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Course Introduction

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IT Lab Setup

• 31min

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Installing Ansible

• 57min

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Managing your Ansible Inventory

• 2hr 45min

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Ansible Basics

• 2hr 54min

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Ansible Roles

• 2hr 38min

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Ansible Galaxy

• 2hr 28min

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Ansible Facts, Variables, Passwords and Templates

• 3hr 20min

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Advanced Ansible Playbook Creation

• 2hr 23min

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Course Conclusion

• 11min

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YAML Overview


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In this lesson, you will learn about YAML, a data serialization language commonly used in Ansible for creating playbooks and configuring applications. Understanding YAML is essential for effectively using Ansible, as it forms the basis of playbook creation. By the end of this lesson, you'll be familiar with the syntax and structure of YAML, and you'll understand how to use it to define complex configurations in a simple, human-readable format.

What is YAML?

YAML, which stands for "YAML Ain't Markup Language," is a human-readable data serialization format. It's used for configuration files and in data storage or transmission scenarios. The design of YAML focuses on simplicity and easy readability, which makes it highly popular in configuration management and application deployment, like in Ansible playbooks.

YAML files traditionally use the .yaml or .yml extension and are composed of key-value pairs.

Ansible's official documentation tends to lead toward the .yml extension rather than the .yaml extension, so we will do the same with our YAML files while working with Ansible.

It is crucial to understand that YAML is sensitive to white spaces and indentation, which it uses to represent data hierarchy. This feature distinguishes YAML from other markup languages, which often use tags or brackets.

Basic Syntax and Structure

A YAML file starts with ---, representing the beginning of a document, and ends with …, though these are optional in most cases. The basic structure involves key-value pairs, lists, and dictionaries. Let's explore these with examples.

Key-Value Pairs

The most basic element of YAML is the key-value pair. This pairs a key with a corresponding value, separated by a colon and a space.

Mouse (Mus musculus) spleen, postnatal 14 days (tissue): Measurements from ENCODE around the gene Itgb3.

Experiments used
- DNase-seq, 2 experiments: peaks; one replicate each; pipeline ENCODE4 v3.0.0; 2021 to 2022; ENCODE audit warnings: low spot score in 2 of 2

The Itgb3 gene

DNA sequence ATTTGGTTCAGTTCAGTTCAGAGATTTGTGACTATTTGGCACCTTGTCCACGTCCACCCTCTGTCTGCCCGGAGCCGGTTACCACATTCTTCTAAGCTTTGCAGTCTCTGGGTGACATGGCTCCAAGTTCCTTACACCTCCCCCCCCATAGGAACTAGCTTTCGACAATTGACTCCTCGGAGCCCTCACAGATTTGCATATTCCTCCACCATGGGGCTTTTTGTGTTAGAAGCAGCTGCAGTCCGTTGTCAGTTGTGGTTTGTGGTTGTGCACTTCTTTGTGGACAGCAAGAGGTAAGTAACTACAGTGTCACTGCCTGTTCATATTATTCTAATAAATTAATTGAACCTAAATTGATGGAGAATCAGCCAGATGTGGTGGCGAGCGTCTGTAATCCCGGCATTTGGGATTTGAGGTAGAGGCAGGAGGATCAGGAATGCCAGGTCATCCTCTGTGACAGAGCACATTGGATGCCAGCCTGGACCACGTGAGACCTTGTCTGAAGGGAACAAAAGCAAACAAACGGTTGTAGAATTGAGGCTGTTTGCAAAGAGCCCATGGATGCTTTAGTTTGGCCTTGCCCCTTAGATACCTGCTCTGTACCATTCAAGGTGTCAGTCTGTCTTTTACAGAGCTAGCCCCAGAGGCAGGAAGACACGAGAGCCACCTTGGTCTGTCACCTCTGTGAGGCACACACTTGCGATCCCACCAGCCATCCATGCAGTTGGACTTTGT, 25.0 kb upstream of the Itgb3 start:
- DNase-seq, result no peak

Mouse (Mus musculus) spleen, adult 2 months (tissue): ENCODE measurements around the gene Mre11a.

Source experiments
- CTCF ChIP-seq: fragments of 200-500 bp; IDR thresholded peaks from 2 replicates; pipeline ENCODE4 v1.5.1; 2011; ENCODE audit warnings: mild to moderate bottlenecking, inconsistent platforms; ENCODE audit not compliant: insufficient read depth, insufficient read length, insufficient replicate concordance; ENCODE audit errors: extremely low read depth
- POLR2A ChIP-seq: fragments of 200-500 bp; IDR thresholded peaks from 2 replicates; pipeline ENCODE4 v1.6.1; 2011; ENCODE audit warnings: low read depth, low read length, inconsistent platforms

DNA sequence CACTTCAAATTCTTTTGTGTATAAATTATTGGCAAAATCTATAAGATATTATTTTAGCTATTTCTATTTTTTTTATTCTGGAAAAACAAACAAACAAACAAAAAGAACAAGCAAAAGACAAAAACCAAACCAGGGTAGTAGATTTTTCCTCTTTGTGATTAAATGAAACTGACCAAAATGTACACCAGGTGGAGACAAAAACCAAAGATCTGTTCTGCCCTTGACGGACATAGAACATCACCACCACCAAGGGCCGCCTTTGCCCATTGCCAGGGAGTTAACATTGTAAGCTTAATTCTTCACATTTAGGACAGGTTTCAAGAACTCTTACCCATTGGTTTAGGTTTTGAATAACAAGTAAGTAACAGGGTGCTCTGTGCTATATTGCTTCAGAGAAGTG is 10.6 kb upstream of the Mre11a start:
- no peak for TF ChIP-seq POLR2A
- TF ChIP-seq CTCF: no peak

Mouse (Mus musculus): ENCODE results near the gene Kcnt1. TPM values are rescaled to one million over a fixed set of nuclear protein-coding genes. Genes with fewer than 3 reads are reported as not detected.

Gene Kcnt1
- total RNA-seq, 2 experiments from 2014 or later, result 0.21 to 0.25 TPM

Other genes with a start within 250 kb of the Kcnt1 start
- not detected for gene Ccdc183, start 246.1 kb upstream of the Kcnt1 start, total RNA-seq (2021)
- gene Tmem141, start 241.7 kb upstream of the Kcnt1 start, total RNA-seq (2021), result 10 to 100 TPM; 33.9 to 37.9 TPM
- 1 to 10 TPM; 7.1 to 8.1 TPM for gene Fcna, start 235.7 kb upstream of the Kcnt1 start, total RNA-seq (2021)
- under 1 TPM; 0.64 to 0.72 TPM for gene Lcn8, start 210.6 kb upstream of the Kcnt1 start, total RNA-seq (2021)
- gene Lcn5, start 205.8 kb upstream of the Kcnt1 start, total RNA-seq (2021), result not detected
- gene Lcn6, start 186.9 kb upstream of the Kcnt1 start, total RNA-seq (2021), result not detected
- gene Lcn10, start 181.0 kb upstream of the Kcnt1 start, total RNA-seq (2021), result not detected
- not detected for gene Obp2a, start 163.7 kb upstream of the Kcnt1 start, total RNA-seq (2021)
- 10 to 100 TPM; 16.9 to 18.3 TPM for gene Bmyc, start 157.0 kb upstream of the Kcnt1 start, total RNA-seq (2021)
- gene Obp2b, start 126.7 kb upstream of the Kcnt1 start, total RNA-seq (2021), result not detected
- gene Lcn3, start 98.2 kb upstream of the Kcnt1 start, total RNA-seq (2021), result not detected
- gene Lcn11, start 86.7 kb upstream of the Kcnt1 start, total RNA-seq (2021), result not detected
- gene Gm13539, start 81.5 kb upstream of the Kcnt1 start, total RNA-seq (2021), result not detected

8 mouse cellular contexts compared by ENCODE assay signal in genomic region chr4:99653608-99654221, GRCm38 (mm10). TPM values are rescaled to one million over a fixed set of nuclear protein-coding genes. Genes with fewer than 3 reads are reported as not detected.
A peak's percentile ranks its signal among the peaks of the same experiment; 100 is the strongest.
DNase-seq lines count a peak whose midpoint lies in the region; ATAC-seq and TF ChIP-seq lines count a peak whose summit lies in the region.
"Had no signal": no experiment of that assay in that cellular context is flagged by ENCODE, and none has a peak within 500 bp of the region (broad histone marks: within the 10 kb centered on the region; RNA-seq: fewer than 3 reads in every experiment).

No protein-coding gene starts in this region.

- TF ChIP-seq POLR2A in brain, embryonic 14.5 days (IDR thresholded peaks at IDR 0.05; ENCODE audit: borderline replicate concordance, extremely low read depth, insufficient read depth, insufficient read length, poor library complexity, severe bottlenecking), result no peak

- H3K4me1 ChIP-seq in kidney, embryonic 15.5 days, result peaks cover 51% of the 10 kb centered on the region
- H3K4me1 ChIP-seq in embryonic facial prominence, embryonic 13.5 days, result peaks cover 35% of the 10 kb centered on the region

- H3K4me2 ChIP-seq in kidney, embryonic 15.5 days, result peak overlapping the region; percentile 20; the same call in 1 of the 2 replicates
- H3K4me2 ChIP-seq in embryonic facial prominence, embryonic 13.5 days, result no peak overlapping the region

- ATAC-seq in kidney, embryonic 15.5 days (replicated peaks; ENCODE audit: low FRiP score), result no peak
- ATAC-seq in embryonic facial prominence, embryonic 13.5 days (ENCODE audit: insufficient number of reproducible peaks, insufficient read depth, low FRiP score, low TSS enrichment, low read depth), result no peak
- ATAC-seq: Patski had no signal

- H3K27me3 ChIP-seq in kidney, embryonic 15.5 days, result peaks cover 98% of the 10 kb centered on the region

user: john_doe
password: secure_password

In this example, user and password are keys, and john_doe and secure_password are their respective values.

Lists and Arrays

Lists or arrays in YAML are collections of items. Items in a list are preceded by a hyphen and a space.

  - john_doe
  - jane_doe
  - mike_smith

Here, users is a key, and the list contains three items: john_doe, jane_doe, and mike_smith.

Dictionaries or Maps

Dictionaries or maps in YAML are collections of key-value pairs. They are used to group related data.

  name: John Doe
  role: Developer
  age: 30

In this case, john_doe is a key, and its value is a dictionary containing name, role, and age.

YAML in Ansible

In Ansible, YAML is primarily used to write playbooks. A playbook in Ansible is a YAML file containing a list of plays to be executed on remote machines. Each play is designed to define the tasks that should be performed on a group of hosts.

Here's a simple example of an Ansible playbook written in YAML:

- hosts: webservers
    - name: Ensure Apache is installed
        name: apache2
        state: present

In this playbook, we define a play for the group webservers. The play contains a task to ensure that Apache (apache2) is installed using the apt module.


YAML's simplicity and readability make it an excellent choice for configuration management tasks, especially in Ansible. As you continue to explore Ansible, you'll encounter YAML frequently, so it's beneficial to become comfortable reading and writing YAML documents. Practice creating your own YAML files to solidify your understanding.

For further learning, check out the official YAML documentation. This will give you a deeper insight into YAML's capabilities and best practices. Keep practicing, and see you in the next lesson!

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